COMPARATIVE STUDY
JOURNAL ARTICLE
REVIEW

[Prevention of periprocedural myocardial damage in patients undergoing percutaneous coronary intervention]

Giuseppe Patti, Vincenzo Pasceri, Annunziata Nusca, Germano Di Sciascio
Italian Heart Journal. Supplement: Official Journal of the Italian Federation of Cardiology 2005, 6 (9): 553-60
16281714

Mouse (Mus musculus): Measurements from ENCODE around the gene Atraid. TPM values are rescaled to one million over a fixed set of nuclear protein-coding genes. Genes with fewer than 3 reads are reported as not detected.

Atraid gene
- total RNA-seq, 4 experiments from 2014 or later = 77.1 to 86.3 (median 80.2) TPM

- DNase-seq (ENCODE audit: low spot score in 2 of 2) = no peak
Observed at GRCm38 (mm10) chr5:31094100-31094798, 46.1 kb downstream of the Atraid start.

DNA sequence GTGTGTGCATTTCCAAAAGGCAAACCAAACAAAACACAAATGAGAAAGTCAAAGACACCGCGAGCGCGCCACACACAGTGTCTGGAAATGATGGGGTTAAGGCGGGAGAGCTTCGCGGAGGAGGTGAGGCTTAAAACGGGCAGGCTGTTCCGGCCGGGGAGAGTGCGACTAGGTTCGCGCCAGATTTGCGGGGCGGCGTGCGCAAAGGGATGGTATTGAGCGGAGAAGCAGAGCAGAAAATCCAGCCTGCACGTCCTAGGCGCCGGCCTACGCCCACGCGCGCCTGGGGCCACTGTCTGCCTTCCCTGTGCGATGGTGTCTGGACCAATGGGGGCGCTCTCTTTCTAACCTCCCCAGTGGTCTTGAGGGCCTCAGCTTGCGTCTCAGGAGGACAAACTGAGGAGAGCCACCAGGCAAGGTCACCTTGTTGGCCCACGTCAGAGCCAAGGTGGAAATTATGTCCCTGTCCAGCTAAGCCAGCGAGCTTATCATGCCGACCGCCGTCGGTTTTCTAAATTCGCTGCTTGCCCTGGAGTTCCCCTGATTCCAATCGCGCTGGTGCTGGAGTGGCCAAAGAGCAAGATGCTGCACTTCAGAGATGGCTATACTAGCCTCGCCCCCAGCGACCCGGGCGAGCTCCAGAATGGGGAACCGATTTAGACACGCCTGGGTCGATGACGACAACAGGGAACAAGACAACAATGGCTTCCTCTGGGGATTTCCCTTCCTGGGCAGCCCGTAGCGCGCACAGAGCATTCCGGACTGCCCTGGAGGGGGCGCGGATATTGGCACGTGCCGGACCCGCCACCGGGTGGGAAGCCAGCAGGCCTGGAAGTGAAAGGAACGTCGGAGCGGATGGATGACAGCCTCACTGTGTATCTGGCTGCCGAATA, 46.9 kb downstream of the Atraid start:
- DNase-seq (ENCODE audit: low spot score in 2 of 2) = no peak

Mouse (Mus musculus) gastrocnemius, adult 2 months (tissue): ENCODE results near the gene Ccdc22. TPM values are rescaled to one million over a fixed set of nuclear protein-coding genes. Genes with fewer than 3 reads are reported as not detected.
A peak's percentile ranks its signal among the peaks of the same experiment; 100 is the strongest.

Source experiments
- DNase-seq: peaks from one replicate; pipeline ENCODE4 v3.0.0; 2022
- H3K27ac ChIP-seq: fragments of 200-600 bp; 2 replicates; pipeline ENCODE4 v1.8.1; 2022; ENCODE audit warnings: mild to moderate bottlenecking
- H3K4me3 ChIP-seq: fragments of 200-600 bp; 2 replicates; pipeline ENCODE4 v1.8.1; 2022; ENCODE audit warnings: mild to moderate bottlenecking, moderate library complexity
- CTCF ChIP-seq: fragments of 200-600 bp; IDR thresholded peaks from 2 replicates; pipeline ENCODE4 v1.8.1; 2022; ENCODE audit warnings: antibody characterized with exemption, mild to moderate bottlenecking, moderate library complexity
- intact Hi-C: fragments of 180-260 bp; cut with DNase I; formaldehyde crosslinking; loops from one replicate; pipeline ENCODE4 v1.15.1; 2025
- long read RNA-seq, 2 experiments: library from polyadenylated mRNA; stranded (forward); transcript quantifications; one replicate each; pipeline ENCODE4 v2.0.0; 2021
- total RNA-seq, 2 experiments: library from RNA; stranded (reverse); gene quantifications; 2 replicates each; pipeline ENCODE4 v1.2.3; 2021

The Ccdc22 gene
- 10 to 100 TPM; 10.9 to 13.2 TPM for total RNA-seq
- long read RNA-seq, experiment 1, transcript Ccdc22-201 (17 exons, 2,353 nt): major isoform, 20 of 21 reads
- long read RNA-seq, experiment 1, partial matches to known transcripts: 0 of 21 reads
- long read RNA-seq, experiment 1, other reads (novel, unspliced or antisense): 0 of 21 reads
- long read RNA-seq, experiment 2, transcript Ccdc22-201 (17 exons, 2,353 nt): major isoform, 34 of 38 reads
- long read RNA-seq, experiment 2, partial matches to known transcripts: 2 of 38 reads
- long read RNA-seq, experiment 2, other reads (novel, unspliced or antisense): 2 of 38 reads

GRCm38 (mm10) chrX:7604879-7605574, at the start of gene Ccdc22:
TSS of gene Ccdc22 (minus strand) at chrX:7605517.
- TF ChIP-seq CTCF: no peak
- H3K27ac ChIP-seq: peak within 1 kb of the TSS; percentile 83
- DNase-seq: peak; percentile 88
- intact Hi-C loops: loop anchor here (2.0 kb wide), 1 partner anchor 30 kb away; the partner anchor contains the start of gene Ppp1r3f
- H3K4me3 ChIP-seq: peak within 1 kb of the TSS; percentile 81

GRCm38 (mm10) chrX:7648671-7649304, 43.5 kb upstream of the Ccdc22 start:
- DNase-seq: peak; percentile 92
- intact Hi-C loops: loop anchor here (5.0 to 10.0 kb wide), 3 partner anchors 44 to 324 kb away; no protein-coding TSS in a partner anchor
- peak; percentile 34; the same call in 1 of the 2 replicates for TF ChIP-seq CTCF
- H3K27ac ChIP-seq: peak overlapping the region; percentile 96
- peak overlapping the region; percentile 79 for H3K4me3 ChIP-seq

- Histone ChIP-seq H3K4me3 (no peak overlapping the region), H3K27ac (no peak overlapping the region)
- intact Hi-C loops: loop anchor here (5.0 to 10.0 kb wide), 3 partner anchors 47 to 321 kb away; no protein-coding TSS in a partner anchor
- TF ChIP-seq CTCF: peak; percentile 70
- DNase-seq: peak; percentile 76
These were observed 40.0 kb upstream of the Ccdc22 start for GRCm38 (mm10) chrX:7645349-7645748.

Myocardial injury during coronary intervention occurs in 10-40% of cases and is often characterized by a slight increase in the markers of myocardial necrosis, without symptoms, electrocardiographic changes or impairment of cardiac function. However, even small increases in creatine kinase (CK)-MB levels are an expression of a true and detectable infarction and may be associated with a higher follow-up mortality. The cause of CK-MB elevation in case of procedural complications is obvious; however, most cases of minor CK-MB elevation occur in patients with uncomplicated procedures with excellent final angiographic results. It has been suggested that the main mechanism explaining the occurrence of myocardial necrosis during otherwise successful coronary intervention may be distal microembolization of plaque components, an enhanced inflammatory state or total plaque burden and/or instability. Different treatments have been proposed to prevent myocardial injury during coronary intervention, including nitrate infusion, intracoronary beta-blockers, adenosine and IIb/IIa inhibitors, but none of these (apart from the use of IIb/IIIa inhibitors) have been routinely introduced into clinical practice. Previous observational studies suggested a beneficial effect of pre-treatment with statins in this setting; the ARMYDA (Atorvastatin for Reduction of Myocardial Damage During Angioplasty) trial is the first prospective, randomized, placebo-controlled study, evaluating the effects of 7-day therapy with 40 mg/day of atorvastatin on post-procedural release of markers of myocardial damage in patients with stable angina undergoing percutaneous intervention. In this study therapy with atorvastatin was associated with an 80% risk reduction in the occurrence of periprocedural myocardial infarction, as well as with a significant reduction in post-intervention peak levels of all markers of myocardial damage. The mechanisms underlying the beneficial effects of atorvastatin may be an inflammatory action reducing myocardial injury necrosis due to microembolization, an improvement in endothelial function on microcirculation, and direct myocardial protection.

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